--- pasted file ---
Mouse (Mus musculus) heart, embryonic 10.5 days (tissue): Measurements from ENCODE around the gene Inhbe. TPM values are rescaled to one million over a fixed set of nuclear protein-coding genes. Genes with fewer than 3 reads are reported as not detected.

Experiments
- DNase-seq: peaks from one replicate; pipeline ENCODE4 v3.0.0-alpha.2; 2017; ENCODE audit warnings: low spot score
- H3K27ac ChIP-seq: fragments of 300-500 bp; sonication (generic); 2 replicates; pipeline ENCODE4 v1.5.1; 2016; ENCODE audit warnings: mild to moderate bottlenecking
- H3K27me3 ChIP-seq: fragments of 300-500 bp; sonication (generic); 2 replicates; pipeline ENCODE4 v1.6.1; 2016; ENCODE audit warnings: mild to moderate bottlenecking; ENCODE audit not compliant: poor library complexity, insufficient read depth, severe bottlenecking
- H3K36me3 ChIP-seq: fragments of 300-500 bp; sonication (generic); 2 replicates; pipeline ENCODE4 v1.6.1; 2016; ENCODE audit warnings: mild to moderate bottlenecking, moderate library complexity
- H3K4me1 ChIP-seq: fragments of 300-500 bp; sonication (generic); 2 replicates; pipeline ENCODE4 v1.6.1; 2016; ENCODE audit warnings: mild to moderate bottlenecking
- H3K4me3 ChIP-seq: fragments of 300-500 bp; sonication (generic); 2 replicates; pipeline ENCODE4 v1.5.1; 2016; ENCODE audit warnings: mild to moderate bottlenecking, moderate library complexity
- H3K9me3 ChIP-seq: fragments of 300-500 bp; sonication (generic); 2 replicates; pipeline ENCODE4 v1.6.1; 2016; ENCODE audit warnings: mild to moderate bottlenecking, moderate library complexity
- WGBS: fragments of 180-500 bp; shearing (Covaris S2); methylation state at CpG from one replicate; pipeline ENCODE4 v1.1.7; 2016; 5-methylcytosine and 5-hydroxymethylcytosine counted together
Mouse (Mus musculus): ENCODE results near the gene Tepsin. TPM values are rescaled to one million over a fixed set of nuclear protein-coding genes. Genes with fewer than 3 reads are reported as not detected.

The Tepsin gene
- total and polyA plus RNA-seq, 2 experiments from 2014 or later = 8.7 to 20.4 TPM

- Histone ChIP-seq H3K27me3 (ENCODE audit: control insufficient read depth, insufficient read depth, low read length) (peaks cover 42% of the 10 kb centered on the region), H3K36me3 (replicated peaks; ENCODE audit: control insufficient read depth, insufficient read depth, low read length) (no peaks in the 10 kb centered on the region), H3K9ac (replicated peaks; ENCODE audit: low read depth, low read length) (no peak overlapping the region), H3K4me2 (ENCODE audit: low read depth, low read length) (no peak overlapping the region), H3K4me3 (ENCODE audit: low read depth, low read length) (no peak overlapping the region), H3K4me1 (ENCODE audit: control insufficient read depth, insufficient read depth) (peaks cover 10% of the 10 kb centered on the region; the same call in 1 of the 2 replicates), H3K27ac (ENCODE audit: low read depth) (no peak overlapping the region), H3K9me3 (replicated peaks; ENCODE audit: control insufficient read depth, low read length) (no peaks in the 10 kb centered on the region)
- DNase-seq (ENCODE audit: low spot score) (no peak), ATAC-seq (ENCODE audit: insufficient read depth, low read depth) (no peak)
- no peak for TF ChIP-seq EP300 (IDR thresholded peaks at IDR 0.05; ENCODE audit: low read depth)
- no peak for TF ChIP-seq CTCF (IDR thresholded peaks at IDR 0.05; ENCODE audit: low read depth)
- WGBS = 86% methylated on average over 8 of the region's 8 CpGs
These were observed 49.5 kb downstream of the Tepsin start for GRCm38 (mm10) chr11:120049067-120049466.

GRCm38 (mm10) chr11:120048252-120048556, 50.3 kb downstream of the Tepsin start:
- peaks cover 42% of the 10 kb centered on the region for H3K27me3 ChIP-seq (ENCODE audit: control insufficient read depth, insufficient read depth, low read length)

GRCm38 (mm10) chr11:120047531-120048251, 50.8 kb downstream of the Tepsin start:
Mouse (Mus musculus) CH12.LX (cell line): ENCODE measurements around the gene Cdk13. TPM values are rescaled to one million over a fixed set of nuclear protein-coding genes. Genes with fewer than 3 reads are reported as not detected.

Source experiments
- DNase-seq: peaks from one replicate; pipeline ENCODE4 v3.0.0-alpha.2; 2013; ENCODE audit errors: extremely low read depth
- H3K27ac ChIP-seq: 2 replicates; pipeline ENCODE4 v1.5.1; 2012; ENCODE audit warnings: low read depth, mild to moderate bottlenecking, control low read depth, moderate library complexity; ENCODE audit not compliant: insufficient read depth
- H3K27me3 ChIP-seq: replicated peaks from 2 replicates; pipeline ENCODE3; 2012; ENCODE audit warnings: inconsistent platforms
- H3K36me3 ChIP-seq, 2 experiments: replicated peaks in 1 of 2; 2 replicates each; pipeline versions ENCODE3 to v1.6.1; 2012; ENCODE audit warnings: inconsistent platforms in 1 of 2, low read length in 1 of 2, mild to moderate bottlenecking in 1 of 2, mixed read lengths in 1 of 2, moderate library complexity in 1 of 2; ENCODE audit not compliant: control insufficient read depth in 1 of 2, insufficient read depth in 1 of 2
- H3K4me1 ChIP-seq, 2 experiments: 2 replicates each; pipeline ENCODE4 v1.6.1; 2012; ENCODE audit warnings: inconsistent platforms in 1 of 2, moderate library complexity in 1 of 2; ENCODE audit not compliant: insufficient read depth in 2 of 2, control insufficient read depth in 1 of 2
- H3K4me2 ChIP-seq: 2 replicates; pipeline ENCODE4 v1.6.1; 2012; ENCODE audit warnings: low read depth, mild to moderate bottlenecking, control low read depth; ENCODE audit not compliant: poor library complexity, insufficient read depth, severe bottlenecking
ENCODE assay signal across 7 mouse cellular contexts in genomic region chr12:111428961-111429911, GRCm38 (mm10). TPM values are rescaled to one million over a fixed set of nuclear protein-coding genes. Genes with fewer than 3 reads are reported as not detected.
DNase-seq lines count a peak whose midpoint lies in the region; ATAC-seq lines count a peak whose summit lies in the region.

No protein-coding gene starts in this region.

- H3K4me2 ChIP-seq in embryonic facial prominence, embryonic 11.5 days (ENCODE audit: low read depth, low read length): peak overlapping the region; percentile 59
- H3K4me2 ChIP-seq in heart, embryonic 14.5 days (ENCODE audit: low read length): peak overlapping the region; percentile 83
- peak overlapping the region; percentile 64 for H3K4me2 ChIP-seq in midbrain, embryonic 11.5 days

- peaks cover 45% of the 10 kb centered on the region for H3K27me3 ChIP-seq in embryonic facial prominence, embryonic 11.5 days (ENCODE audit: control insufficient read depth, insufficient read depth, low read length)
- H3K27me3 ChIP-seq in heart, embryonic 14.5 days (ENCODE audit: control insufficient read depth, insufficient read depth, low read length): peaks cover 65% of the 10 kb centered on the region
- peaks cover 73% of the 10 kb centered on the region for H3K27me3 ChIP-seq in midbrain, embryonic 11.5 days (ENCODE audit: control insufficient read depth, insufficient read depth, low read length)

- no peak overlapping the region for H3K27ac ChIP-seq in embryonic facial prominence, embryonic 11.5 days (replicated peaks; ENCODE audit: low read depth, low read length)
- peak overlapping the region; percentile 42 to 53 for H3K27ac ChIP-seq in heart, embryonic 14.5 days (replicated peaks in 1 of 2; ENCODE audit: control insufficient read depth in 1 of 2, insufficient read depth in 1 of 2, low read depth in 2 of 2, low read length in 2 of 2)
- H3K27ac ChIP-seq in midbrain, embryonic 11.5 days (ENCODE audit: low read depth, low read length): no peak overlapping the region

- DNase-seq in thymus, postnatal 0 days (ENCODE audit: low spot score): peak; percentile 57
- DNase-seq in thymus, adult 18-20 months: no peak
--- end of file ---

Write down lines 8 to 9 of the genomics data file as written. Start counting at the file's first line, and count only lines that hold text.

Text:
- H3K4me3 ChIP-seq: fragments of 300-500 bp; sonication (generic); 2 replicates; pipeline ENCODE4 v1.5.1; 2016; ENCODE audit warnings: mild to moderate bottlenecking, moderate library complexity
- H3K9me3 ChIP-seq: fragments of 300-500 bp; sonication (generic); 2 replicates; pipeline ENCODE4 v1.6.1; 2016; ENCODE audit warnings: mild to moderate bottlenecking, moderate library complexity